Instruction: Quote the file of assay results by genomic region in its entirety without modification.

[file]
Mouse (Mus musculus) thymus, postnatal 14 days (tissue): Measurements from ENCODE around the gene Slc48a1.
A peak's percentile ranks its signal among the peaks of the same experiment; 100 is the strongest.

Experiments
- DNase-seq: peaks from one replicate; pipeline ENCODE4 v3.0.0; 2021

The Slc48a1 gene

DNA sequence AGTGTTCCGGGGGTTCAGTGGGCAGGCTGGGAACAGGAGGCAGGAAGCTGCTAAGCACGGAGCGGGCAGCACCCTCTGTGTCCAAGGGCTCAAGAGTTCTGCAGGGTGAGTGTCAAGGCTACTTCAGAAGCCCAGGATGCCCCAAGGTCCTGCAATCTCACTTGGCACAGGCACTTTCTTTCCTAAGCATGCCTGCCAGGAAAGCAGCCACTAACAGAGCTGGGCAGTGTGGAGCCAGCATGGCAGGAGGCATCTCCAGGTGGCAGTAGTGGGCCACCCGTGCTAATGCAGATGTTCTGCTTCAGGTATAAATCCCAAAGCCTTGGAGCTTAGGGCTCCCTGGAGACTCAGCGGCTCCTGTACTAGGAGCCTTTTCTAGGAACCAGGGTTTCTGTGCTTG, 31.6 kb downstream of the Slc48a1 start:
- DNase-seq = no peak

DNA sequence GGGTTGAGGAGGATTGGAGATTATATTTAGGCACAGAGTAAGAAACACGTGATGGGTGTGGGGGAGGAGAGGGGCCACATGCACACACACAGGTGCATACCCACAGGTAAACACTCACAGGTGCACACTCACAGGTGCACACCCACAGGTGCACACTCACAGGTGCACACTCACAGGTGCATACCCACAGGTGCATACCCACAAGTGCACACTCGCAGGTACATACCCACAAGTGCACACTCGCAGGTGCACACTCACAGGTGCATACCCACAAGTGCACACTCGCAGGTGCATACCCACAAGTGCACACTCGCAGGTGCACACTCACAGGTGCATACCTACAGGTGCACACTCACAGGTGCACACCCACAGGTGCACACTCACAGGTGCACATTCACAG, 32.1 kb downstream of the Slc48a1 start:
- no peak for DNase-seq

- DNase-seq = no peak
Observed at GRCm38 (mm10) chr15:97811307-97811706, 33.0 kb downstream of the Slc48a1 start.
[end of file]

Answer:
Mouse (Mus musculus) thymus, postnatal 14 days (tissue): Measurements from ENCODE around the gene Slc48a1.
A peak's percentile ranks its signal among the peaks of the same experiment; 100 is the strongest.

Experiments
- DNase-seq: peaks from one replicate; pipeline ENCODE4 v3.0.0; 2021

The Slc48a1 gene

DNA sequence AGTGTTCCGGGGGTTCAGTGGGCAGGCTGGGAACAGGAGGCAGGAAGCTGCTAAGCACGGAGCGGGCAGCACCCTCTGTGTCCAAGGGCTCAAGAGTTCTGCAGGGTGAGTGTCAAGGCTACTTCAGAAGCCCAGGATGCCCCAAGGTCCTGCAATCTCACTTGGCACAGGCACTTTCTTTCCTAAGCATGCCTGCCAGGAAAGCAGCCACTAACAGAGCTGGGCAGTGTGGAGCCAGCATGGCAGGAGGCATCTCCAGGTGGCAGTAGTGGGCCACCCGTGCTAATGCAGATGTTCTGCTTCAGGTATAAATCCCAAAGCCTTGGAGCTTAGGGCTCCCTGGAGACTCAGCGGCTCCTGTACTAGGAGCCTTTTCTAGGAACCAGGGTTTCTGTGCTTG, 31.6 kb downstream of the Slc48a1 start:
- DNase-seq = no peak

DNA sequence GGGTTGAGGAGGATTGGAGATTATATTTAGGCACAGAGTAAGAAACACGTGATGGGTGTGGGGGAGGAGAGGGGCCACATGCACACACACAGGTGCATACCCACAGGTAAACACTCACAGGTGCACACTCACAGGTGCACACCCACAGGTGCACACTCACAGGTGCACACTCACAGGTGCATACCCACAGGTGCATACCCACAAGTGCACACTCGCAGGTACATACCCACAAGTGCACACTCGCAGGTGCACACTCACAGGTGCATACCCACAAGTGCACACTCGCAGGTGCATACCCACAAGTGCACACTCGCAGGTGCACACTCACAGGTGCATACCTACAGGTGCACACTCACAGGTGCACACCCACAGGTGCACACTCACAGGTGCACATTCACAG, 32.1 kb downstream of the Slc48a1 start:
- no peak for DNase-seq

- DNase-seq = no peak
Observed at GRCm38 (mm10) chr15:97811307-97811706, 33.0 kb downstream of the Slc48a1 start.